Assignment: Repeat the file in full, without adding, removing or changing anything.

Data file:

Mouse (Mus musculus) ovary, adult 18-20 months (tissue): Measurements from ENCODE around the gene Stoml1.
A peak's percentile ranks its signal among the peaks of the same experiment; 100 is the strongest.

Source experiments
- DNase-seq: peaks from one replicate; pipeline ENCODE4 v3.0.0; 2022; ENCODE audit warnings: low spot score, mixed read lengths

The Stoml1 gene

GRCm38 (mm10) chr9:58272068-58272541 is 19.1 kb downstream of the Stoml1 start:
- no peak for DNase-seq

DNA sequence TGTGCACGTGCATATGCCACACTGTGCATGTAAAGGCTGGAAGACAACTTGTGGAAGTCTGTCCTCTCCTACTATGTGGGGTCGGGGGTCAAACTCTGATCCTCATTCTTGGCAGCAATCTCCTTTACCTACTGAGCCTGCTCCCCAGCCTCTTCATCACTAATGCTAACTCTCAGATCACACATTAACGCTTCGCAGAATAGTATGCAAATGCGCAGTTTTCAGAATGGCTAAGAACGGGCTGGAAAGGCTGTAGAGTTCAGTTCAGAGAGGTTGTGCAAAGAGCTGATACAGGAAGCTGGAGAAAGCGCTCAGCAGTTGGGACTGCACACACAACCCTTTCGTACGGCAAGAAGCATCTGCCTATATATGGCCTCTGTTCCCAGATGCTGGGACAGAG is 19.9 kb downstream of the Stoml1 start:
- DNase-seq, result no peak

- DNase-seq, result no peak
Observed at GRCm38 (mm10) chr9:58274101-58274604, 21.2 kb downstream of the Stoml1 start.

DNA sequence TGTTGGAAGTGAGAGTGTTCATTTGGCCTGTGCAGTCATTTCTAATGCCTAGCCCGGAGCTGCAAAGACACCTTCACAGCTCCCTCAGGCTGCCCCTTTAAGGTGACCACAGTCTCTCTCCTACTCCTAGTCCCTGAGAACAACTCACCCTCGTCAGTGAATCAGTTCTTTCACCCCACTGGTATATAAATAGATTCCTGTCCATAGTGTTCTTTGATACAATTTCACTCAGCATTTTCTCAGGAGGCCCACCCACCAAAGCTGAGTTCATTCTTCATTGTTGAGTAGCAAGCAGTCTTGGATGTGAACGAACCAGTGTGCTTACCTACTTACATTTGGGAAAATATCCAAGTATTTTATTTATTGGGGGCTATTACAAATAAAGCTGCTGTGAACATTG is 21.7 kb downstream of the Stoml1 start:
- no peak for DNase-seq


Mouse (Mus musculus) ovary, adult 18-20 months (tissue): Measurements from ENCODE around the gene Stoml1.
A peak's percentile ranks its signal among the peaks of the same experiment; 100 is the strongest.

Source experiments
- DNase-seq: peaks from one replicate; pipeline ENCODE4 v3.0.0; 2022; ENCODE audit warnings: low spot score, mixed read lengths

The Stoml1 gene

GRCm38 (mm10) chr9:58272068-58272541 is 19.1 kb downstream of the Stoml1 start:
- no peak for DNase-seq

DNA sequence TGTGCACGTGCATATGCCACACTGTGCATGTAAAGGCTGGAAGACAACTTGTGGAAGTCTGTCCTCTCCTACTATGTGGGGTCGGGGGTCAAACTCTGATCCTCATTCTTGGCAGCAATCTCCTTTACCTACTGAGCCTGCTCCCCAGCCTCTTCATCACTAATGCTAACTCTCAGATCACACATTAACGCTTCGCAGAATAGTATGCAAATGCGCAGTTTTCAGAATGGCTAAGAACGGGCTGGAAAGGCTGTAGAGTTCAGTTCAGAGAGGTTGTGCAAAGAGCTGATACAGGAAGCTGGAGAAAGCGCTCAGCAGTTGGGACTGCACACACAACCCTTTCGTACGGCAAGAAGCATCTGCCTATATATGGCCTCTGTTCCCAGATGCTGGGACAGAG is 19.9 kb downstream of the Stoml1 start:
- DNase-seq, result no peak

- DNase-seq, result no peak
Observed at GRCm38 (mm10) chr9:58274101-58274604, 21.2 kb downstream of the Stoml1 start.

DNA sequence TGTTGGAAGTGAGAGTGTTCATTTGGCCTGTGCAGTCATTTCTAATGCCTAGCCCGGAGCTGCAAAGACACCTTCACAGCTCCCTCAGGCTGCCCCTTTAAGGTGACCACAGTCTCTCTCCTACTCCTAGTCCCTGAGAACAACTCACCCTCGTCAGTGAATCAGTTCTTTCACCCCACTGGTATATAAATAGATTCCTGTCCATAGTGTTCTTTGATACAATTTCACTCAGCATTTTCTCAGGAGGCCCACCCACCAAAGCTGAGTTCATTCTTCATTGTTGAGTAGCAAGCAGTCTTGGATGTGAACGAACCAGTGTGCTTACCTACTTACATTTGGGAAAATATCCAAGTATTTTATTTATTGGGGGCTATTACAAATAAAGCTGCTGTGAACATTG is 21.7 kb downstream of the Stoml1 start:
- no peak for DNase-seq